Prostate cancer is the most common cancer in Black men. Black men are over twice as likely to die from prostate cancer compared to every other racial and ethnic group and they are also more likely to be diagnosed at an advanced stage. Black men with lower-grade (less aggressive) disease are actually more likely to die from prostate cancer than white men. The reasons for this are complex and include interactions between social, behavioral and biological factors.
An estimated 149,500 men and women will be diagnosed with colorectal cancer in 2021 and 52,980 individuals are estimated to die from the disease. Without a continued, dedicated federal investment in colorectal cancer prevention and early detection, the U.S. could experience a reduction in screening leading to increases in completely preventable colorectal cancer cases and deaths. This factsheet discusses the importance of continued funding for the Colorectal Cancer Control Program (CRCCP).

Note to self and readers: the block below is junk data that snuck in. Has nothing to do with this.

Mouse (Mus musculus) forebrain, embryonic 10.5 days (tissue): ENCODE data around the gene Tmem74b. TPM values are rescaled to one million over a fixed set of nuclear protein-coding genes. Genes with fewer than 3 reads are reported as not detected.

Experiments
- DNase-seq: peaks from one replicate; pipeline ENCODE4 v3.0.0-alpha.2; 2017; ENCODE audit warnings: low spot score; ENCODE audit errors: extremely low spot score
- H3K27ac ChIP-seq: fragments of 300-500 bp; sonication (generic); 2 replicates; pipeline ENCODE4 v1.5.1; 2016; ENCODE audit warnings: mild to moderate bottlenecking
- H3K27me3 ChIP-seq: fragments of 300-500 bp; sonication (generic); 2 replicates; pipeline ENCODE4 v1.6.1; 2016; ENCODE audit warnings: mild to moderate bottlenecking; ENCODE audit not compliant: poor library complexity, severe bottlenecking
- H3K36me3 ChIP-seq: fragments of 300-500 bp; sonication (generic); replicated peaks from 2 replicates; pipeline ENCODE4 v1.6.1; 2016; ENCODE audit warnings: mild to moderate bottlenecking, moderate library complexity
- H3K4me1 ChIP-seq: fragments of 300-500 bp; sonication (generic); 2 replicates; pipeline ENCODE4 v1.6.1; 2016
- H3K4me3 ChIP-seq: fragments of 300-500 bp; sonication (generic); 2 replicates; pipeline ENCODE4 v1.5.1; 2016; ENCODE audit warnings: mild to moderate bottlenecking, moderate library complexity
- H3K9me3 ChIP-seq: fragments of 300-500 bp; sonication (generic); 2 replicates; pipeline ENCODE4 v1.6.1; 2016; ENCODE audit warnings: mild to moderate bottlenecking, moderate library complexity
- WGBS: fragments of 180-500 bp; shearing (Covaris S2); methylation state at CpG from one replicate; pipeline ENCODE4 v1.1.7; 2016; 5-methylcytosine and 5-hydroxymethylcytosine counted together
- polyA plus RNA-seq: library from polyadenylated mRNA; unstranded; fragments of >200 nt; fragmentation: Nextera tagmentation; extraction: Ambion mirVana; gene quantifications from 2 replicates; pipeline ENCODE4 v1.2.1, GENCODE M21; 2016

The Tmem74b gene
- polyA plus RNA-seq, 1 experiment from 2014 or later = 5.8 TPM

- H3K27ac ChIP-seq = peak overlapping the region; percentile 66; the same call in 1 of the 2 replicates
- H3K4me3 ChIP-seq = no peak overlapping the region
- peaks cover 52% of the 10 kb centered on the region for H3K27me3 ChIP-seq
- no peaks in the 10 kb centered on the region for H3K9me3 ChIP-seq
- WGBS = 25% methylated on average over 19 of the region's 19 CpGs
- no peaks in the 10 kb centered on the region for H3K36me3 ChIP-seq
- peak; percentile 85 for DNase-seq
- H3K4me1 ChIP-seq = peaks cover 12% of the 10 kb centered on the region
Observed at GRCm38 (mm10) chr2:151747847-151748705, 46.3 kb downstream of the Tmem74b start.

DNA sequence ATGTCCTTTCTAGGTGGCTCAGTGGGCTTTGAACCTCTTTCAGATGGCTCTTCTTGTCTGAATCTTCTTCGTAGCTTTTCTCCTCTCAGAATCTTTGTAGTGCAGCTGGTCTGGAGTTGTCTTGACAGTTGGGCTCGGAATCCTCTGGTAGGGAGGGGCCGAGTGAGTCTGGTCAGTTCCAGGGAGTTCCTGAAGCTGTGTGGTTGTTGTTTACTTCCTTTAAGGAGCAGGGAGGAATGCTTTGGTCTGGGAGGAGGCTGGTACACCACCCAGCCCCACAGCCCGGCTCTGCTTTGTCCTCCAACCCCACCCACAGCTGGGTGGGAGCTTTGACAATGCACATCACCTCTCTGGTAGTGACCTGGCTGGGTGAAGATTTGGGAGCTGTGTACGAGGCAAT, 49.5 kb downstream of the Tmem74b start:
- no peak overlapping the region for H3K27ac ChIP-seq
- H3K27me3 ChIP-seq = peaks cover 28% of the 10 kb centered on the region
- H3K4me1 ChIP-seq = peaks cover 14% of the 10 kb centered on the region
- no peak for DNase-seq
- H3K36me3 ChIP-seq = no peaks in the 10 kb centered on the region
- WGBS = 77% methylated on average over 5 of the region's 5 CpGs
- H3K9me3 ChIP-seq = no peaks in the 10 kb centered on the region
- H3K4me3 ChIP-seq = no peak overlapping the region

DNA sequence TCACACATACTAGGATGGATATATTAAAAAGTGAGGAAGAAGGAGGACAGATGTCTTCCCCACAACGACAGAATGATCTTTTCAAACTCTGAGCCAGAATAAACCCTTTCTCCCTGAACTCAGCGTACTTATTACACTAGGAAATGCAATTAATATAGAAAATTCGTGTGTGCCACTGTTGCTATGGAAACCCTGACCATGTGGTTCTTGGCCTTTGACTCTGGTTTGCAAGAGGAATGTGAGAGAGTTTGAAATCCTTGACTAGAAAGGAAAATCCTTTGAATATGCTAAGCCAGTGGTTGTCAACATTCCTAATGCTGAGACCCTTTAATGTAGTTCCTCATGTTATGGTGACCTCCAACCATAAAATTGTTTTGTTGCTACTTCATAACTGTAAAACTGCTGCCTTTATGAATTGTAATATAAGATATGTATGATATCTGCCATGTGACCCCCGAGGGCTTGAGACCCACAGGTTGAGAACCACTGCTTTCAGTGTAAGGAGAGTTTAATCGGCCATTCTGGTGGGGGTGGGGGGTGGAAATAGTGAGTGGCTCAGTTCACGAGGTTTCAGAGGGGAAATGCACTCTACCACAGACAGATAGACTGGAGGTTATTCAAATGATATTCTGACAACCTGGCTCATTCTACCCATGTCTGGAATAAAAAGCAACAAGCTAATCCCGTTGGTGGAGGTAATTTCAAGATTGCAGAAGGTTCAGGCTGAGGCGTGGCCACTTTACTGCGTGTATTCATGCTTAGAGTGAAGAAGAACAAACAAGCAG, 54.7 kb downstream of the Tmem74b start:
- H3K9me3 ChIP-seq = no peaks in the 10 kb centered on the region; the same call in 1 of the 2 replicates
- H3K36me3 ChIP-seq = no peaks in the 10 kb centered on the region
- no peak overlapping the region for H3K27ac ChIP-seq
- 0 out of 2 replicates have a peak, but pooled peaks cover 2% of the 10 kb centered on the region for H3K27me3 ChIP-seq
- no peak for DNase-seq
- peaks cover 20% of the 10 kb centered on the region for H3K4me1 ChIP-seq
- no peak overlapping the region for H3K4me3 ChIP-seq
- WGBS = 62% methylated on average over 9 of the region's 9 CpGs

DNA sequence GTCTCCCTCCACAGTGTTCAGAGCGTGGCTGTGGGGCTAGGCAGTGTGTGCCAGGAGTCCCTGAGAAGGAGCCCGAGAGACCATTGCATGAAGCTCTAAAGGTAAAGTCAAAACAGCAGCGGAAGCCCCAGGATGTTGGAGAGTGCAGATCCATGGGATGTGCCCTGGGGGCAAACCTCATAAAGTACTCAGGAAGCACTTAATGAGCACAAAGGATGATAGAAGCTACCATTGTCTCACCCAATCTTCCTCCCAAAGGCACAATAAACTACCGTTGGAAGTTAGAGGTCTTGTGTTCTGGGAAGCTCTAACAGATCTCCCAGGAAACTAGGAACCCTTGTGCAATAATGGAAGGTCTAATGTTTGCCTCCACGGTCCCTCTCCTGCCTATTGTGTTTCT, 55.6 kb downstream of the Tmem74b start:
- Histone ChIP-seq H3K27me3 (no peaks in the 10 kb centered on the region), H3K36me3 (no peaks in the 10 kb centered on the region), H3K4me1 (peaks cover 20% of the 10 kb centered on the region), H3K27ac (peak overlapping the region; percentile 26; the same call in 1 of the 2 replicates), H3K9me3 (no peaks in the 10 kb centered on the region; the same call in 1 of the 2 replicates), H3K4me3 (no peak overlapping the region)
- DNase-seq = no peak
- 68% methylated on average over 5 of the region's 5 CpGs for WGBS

Colorectal cancer is the third most common cancer in men and women and the second leading cause of cancer death in men and women combined in the United States. Yet, about 1 in 3 adults aged 50 to 75 are not getting tested as recommended. This factsheet discusses the importance of screening for colorectal cancer and what can be done to improve screening in the U.S.
In the U.S., colorectal cancer is the third leading cause of cancer-related deaths in men and in women, and the second most common cause of cancer deaths when men and women are combined. Despite advancements in screening and treatment, CRC does not affect every community the same.
If detected early, cervical cancer is one of the most successfully treatable cancers. Incidence and mortality rates of cervical cancer have declined by over 50 percent in the past 40 years, largely due to improved screening and early detection. However, the rate of decline has slowed in recent years. Efforts to reduce barriers to screening could greatly improve cervical cancer screening rates, particularly for disparate populations.